Internet safety activists and anti-sex trafficking advocates are jubilant over the Senate's passage of the FOSTA SESTA bill, calling it a "David and Goliath victory" against tech companies and traffickers.
The upper chamber overwhelmingly passed H.R. 1865 which is sometimes called FOSTA-SESTA — Fight Online Sex Trafficking Act-Stop Enabling Sex Trafficking Act — in a vote of 97–2 Wednesday.
Once signed into law, sex trafficking survivors and state prosecutors will have the legal means to pursue civil and criminal actions against websites like Backpage.com that have knowingly allowed for the commercial sexual exploitation of women and children to occur while raking in millions in profit.
"Together, and with the support of trafficking advocates, prosecutors, and law enforcement across the country, the 115th Congress has passed legislation that will give survivors the long-overdue justice they deserve and ensure that fewer victims are ever sold online in the first place," Rep. Ann Wagner, R-Mo., said in a statement to The Christian Post on Friday.
"FOSTA will finally give local, state, and federal prosecutors the tools they need to put predators behind bars. Congress does not believe — and did not ever believe — that sex trafficking is a prerequisite of the free and open internet. I look forward to President Trump signing FOSTA into law."
Likewise, Donna Rice Hughes, president of internet safety organization Enough Is Enough, told CP on Friday that "without the perseverance of bipartisan leaders in the House and Senate and their staffers combined with the sweat equity and passion of the small ad hoc coalition of advocates and survivors' groups, FOSTA SESTA would have died many deaths along the way."
This is a "David and Goliath victory" she added, characterizing the battle against the multibillion dollar trafficking industry and the tech giants that both lobbied and worked behind the scenes to derail against the bill's passage at various points in the process.
Trump is expected to sign the bill in the coming days and as soon as it becomes law, survivors and state prosecutors will have the legal means to seek civil and criminal actions against websites like Backpage.com that have knowingly allowed commercial sexual exploitation to go on while raking in millions of dollars in profit.
Senate subpoenas revealed that Backpage.com executives were complicit in the enabling of traffickers, including some of whom went so far as to coach them on how to avoid criminal charges through editing out words like "cheerleader," "little girl," and "school girl," from their online ads.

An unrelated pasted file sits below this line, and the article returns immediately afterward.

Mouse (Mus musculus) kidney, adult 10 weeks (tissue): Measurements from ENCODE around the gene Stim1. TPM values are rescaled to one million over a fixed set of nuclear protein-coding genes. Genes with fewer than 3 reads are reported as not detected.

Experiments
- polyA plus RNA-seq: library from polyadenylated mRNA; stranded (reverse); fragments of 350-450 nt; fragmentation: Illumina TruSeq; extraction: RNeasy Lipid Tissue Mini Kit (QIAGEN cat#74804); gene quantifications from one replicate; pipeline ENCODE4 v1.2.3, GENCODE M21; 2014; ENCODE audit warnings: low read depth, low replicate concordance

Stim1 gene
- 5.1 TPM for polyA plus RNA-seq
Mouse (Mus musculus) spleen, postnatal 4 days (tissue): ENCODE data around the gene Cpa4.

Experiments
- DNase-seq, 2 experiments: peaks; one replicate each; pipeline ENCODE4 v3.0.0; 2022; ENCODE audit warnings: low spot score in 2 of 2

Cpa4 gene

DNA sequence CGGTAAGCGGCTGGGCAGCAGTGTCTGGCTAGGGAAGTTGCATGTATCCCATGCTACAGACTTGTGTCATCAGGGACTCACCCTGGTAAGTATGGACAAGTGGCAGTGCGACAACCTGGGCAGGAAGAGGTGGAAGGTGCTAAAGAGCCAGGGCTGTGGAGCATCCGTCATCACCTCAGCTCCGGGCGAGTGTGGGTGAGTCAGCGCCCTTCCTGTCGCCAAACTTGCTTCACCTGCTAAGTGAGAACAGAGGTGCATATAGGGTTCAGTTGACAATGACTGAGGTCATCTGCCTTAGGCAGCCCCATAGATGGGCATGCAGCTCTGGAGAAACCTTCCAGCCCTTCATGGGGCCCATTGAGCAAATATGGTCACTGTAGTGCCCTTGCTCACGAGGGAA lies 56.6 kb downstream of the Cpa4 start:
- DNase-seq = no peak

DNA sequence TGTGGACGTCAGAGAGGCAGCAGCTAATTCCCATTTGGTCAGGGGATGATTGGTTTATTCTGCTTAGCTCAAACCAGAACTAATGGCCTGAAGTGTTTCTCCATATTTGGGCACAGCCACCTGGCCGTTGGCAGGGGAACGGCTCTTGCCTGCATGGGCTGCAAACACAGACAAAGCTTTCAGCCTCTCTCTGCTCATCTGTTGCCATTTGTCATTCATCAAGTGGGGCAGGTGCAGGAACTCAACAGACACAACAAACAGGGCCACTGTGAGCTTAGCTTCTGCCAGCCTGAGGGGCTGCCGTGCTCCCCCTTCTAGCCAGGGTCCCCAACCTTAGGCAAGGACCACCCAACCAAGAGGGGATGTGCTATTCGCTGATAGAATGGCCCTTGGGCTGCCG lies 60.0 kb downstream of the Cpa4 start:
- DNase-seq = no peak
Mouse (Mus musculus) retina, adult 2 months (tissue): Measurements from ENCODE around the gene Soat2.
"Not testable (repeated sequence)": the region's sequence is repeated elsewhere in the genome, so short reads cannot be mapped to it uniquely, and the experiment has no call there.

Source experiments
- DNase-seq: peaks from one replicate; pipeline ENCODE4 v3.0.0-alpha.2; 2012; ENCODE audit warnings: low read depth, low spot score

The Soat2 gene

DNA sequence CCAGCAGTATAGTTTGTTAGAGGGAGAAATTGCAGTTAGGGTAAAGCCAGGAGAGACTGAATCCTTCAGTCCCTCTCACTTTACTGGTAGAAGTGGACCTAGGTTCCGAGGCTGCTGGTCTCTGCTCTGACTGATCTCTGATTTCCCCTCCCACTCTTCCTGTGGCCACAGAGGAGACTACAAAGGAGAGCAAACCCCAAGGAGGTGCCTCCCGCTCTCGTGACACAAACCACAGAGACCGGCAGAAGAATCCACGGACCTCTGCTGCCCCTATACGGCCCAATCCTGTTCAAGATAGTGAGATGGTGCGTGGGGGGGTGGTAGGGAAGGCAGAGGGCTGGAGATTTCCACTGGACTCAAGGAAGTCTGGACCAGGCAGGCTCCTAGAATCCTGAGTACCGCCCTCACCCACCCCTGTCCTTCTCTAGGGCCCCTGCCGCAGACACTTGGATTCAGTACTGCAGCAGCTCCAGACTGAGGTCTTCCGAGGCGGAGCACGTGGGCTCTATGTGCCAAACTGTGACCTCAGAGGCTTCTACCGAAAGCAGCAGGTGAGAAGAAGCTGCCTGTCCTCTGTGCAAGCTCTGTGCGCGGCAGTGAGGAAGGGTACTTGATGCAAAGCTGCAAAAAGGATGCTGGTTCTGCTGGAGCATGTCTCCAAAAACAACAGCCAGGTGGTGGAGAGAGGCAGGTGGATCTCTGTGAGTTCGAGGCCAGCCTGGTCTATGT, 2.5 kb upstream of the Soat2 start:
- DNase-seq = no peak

"No longer will these sites who put profit over human dignity be shielded by the unintended consequences of the Communications Decency Act Section 230, which was originally intended to mobilize internet companies to make good faith efforts to protect children from online pornography and exploitation," Hughes added in a statement shared with CP.
Anti-trafficking groups including the National Center on Sexual Exploitation, the National Center for Missing & Exploited Children, Rights4Girls, and Polaris all applauded the passage of the bill.
"It is difficult to quantify the magnitude of this victory for victims of online sex trafficking. Passing FOSTA-SESTA was the only adequate legislative solution to the incredible injustices they have suffered. Survivors of sex trafficking spoke, and the Senate listened," said Lisa L. Thompson, NCOSE vice president of policy and research in statement emailed to CP.
The soon-to-be signed legislation is already causing business entities to shut down portions of their websites.
Craigslist removed their personal section from its website, explaining their decision to do so in a statement Friday saying that "[a]ny tool or service can be misused. We can't take such risk without jeopardizing all our other services, so we are regretfully taking craigslist personals offline." Craigslist added that they hope to be able to bring them back eventually.
Reddit, City Vibe and Erotic Review — considered the "Yelp" of the sex trade — have also shut down their forums where sex acts could be procured in response to the legislation.
Companies have used the CDA section as a "Trojan horse for blanket immunity from irresponsible and even criminal actions," Hughes explained.
"It is my dream that one day women and children will be able to collectively say 'Not Me' instead of 'Me Too,' because we worked together to create a safer online environment where their innocence and dignity are protected from sexual exploitation."
In 2016, then-candidate Trump signed EIE's Children's Internet Safety Presidential Pledge
promising to back policies that give law enforcement the tools and resources necessary to investigate and prosecute Internet crimes entailing sexual exploitation of children. EIE's pledge also articulated the need for Congress to revise CDA 230.
Legislators instrumental in introducing and facilitating FOSTA-SESTA's passage in addition to Wagner were Sens. Rob Portman, R-Ohio, and Richard Blumenthal, D-N.Y., and Rep. Mimi Walters, R-Calif., among several others.